If we wanted to distill this blog post down to one sentence, it would be “don’t do it.” Bankruptcy fraud could seem tempting, but if you get caught—and chances are, you will—it’s a federal crime that has penalties of up to $500,000 in fines and five years in prison. Even if you accidentally commit Chapter 13 or Chapter 7 bankruptcy fraud in Montgomery County, TX, you could be liable.
Your best bet is to work with an experienced bankruptcy attorney so you don’t risk accidentally committing bankruptcy fraud. The process is often confusing and overwhelming to laypeople—let an expert help you navigate this uncharted territory and look out for your best interests.
Here’s an overview of what constitutes bankruptcy fraud in Montgomery County, TX:
- Multiple claims: You can’t file for bankruptcy in more than one state, or use a fake ID to make multiple claims in the same state. Even if you think you won’t be found out, chances are, you will, and you’ll get into worse trouble than you were in before.
- Hiding assets: The biggest way to get into trouble with bankruptcy proceedings is to hide your assets. You might want to try to save your car or home or savings by signing it over to Grandma, but this is actually considered fraud and will ruin your chances of getting a bankruptcy deal.
- Making false statements: Similarly, if you lie—or leave out information, even accidentally—on your bankruptcy forms, you are committing bankruptcy fraud. This is another area where a lawyer can be especially helpful. A good lawyer will know what to ask you to cover all the bases, prompt you to remember assets you might not have considered and make sure you’re honest with the court.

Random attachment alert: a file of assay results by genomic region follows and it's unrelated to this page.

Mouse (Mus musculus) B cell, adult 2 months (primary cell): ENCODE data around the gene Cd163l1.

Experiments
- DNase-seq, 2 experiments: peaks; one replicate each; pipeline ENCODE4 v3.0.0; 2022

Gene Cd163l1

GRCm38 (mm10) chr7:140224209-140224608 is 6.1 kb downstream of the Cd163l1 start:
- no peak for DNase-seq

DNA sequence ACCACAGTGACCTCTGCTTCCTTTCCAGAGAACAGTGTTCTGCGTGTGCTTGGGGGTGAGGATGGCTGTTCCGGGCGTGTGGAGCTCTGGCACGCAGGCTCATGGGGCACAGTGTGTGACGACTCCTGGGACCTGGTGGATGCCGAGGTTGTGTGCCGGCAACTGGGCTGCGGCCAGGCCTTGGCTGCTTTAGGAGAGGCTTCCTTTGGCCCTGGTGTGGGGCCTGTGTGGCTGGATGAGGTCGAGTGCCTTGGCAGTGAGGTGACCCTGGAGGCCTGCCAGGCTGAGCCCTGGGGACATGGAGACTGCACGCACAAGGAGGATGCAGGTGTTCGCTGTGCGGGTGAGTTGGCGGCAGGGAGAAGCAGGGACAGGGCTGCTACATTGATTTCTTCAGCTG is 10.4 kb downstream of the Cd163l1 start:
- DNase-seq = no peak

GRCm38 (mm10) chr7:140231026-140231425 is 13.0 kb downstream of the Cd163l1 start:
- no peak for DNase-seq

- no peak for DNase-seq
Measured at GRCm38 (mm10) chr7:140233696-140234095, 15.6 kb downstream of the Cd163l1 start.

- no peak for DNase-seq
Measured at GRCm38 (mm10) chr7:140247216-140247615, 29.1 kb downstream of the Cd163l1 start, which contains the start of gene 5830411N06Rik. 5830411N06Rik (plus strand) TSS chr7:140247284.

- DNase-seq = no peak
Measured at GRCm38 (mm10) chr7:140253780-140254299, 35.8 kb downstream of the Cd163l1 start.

- Trustee fraud: Finally, trustee fraud—where the court-appointed bankruptcy trustee works on your behalf instead of being an impartial mediator between consumer and creditor—can rack up serious penalties.
What can I do to avoid bankruptcy fraud?
Avoiding bankruptcy fraud is a matter of disclosing every asset and piece of property you own, and not actively trying to defraud the government and your creditors. If you’re found to have committed bankruptcy fraud, even if your debt was discharged, the court can go back and revoke that discharge, leaving you stuck with paying the full amount after all.
Plus, there are the criminal charges to consider—most people don’t want to rack up half a million dollars in additional fines, plus jail time. Ultimately, it’s in your best interest to hire a bankruptcy attorney who will know how to handle your case.
Looking for the right bankruptcy attorney to help you avoid Chapter 7 or Chapter 13 bankruptcy fraud in Montgomery County, TX? James R. Jones, Attorney at Law can help. Our team is licensed in all state courts as well as the United States District and Bankruptcy Courts in the Southern District of Texas and the United States Court of Appeals for the 5th Circuit. Reach out to us today for a consultation.